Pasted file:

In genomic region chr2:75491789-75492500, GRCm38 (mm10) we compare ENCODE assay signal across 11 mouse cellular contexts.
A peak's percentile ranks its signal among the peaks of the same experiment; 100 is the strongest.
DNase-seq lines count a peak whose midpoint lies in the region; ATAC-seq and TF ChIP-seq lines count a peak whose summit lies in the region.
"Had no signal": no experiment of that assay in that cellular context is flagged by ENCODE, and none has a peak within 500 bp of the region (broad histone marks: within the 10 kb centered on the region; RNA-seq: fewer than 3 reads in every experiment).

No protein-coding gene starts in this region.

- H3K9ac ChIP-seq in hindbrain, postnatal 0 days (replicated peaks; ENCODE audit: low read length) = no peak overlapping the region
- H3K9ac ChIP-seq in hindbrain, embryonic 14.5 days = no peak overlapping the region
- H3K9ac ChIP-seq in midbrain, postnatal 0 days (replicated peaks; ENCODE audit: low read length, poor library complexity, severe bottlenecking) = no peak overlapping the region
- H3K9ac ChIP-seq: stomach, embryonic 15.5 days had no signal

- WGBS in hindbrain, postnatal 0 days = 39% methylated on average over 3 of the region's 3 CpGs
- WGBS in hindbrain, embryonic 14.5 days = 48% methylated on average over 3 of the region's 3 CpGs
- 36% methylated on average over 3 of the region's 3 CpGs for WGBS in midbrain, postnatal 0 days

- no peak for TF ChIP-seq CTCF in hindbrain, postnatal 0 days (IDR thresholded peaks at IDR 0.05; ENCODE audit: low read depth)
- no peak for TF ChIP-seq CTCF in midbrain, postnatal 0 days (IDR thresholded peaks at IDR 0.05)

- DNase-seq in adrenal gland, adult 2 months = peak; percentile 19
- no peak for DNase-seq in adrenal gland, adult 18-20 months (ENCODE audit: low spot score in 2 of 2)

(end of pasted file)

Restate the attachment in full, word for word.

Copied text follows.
In genomic region chr2:75491789-75492500, GRCm38 (mm10) we compare ENCODE assay signal across 11 mouse cellular contexts.
A peak's percentile ranks its signal among the peaks of the same experiment; 100 is the strongest.
DNase-seq lines count a peak whose midpoint lies in the region; ATAC-seq and TF ChIP-seq lines count a peak whose summit lies in the region.
"Had no signal": no experiment of that assay in that cellular context is flagged by ENCODE, and none has a peak within 500 bp of the region (broad histone marks: within the 10 kb centered on the region; RNA-seq: fewer than 3 reads in every experiment).

No protein-coding gene starts in this region.

- H3K9ac ChIP-seq in hindbrain, postnatal 0 days (replicated peaks; ENCODE audit: low read length) = no peak overlapping the region
- H3K9ac ChIP-seq in hindbrain, embryonic 14.5 days = no peak overlapping the region
- H3K9ac ChIP-seq in midbrain, postnatal 0 days (replicated peaks; ENCODE audit: low read length, poor library complexity, severe bottlenecking) = no peak overlapping the region
- H3K9ac ChIP-seq: stomach, embryonic 15.5 days had no signal

- WGBS in hindbrain, postnatal 0 days = 39% methylated on average over 3 of the region's 3 CpGs
- WGBS in hindbrain, embryonic 14.5 days = 48% methylated on average over 3 of the region's 3 CpGs
- 36% methylated on average over 3 of the region's 3 CpGs for WGBS in midbrain, postnatal 0 days

- no peak for TF ChIP-seq CTCF in hindbrain, postnatal 0 days (IDR thresholded peaks at IDR 0.05; ENCODE audit: low read depth)
- no peak for TF ChIP-seq CTCF in midbrain, postnatal 0 days (IDR thresholded peaks at IDR 0.05)

- DNase-seq in adrenal gland, adult 2 months = peak; percentile 19
- no peak for DNase-seq in adrenal gland, adult 18-20 months (ENCODE audit: low spot score in 2 of 2)